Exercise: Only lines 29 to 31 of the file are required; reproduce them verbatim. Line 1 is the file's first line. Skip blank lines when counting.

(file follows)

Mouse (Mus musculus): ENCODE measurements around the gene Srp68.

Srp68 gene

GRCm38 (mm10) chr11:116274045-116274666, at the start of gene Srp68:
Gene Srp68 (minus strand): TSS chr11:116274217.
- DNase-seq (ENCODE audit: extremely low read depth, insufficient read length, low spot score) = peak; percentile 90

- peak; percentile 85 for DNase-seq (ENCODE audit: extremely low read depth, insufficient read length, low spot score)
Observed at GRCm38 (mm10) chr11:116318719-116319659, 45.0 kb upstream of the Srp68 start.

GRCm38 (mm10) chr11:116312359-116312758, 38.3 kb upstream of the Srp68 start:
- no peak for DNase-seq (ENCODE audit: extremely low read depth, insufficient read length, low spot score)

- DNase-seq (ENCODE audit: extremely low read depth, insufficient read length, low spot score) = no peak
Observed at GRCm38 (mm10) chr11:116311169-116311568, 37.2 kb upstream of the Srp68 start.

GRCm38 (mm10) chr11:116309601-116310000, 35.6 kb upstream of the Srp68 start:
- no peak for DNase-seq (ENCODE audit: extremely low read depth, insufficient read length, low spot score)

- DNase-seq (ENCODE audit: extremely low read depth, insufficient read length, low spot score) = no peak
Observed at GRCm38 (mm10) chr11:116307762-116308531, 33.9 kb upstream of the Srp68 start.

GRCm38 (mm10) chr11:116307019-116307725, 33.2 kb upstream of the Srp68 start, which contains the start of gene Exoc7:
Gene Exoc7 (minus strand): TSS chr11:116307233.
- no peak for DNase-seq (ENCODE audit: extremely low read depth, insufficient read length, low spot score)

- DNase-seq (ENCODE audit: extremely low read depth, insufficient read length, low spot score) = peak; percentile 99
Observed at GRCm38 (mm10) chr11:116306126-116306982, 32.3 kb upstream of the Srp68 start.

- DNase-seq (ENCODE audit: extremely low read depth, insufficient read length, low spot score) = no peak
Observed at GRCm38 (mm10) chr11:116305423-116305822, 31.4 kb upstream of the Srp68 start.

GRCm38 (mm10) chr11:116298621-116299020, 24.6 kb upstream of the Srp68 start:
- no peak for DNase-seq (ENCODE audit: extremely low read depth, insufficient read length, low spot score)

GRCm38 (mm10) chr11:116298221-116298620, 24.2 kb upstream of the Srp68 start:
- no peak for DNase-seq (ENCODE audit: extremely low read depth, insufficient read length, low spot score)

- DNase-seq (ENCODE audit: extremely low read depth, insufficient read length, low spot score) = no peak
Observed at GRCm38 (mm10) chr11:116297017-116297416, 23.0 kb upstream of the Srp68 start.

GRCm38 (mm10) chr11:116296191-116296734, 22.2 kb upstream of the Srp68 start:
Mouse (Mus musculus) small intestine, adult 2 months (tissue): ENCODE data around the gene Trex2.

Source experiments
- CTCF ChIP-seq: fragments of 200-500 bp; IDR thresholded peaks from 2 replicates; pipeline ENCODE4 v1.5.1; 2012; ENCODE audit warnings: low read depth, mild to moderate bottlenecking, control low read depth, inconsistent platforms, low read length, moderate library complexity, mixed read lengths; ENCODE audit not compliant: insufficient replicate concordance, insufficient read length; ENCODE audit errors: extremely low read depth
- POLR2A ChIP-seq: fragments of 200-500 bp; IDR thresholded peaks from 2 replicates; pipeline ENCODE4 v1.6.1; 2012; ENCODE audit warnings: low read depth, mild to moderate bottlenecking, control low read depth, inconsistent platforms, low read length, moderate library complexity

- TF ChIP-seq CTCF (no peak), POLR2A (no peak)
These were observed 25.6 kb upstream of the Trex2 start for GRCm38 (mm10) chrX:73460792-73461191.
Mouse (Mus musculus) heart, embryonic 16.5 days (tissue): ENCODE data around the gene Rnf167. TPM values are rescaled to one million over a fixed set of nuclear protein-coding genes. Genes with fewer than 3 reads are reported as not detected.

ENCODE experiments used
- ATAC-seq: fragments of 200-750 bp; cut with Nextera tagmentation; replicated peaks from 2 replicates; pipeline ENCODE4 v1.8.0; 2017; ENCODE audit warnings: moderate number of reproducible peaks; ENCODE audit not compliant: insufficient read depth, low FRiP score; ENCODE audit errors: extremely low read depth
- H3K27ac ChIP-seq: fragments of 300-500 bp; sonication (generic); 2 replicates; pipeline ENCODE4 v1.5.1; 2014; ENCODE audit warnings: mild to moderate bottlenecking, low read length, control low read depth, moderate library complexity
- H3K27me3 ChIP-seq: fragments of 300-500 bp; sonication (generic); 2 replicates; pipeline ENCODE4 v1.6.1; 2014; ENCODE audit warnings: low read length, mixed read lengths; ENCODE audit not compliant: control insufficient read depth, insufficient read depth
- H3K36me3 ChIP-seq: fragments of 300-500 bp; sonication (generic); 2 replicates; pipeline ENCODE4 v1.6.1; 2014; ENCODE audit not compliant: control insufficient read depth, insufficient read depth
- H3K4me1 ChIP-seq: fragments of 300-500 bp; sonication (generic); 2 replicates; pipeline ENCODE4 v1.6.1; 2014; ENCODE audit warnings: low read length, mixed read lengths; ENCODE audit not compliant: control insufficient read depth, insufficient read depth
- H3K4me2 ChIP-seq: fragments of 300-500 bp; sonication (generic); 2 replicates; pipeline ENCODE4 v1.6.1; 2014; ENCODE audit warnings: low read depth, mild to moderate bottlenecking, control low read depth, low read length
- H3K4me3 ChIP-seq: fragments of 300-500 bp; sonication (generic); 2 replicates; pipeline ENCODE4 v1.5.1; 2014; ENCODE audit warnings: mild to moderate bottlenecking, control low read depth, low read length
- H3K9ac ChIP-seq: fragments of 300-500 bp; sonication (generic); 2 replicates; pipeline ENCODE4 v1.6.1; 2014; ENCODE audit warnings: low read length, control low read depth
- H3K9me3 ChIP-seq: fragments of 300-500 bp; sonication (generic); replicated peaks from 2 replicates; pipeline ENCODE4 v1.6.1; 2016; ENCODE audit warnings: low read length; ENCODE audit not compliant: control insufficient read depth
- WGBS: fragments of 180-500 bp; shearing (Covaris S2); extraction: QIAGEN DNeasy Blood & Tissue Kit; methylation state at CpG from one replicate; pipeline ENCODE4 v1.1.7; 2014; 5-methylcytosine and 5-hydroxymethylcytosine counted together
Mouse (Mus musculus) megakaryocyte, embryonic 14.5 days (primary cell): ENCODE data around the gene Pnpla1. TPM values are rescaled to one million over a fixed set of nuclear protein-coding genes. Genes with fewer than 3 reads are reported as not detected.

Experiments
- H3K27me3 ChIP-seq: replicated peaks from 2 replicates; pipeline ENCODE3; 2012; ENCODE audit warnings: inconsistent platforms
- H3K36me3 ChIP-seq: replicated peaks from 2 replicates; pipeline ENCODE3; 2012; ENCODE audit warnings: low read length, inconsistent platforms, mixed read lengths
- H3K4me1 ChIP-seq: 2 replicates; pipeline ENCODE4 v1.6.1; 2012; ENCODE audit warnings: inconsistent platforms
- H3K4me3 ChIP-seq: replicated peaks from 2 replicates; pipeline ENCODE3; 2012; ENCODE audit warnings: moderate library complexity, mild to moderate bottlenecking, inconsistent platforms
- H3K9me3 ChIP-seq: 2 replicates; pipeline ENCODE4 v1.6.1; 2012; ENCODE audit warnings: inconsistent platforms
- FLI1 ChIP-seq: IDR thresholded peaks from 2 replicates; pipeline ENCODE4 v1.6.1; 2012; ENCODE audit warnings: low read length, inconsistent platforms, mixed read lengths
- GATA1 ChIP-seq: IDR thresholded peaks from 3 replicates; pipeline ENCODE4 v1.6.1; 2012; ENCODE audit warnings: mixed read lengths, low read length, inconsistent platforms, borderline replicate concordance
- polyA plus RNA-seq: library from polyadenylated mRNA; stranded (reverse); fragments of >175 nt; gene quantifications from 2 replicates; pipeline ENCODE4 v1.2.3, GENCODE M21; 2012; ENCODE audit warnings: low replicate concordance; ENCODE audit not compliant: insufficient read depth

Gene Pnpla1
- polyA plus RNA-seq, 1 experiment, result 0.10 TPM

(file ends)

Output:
GRCm38 (mm10) chr11:116296191-116296734, 22.2 kb upstream of the Srp68 start:
Mouse (Mus musculus) small intestine, adult 2 months (tissue): ENCODE data around the gene Trex2.

Source experiments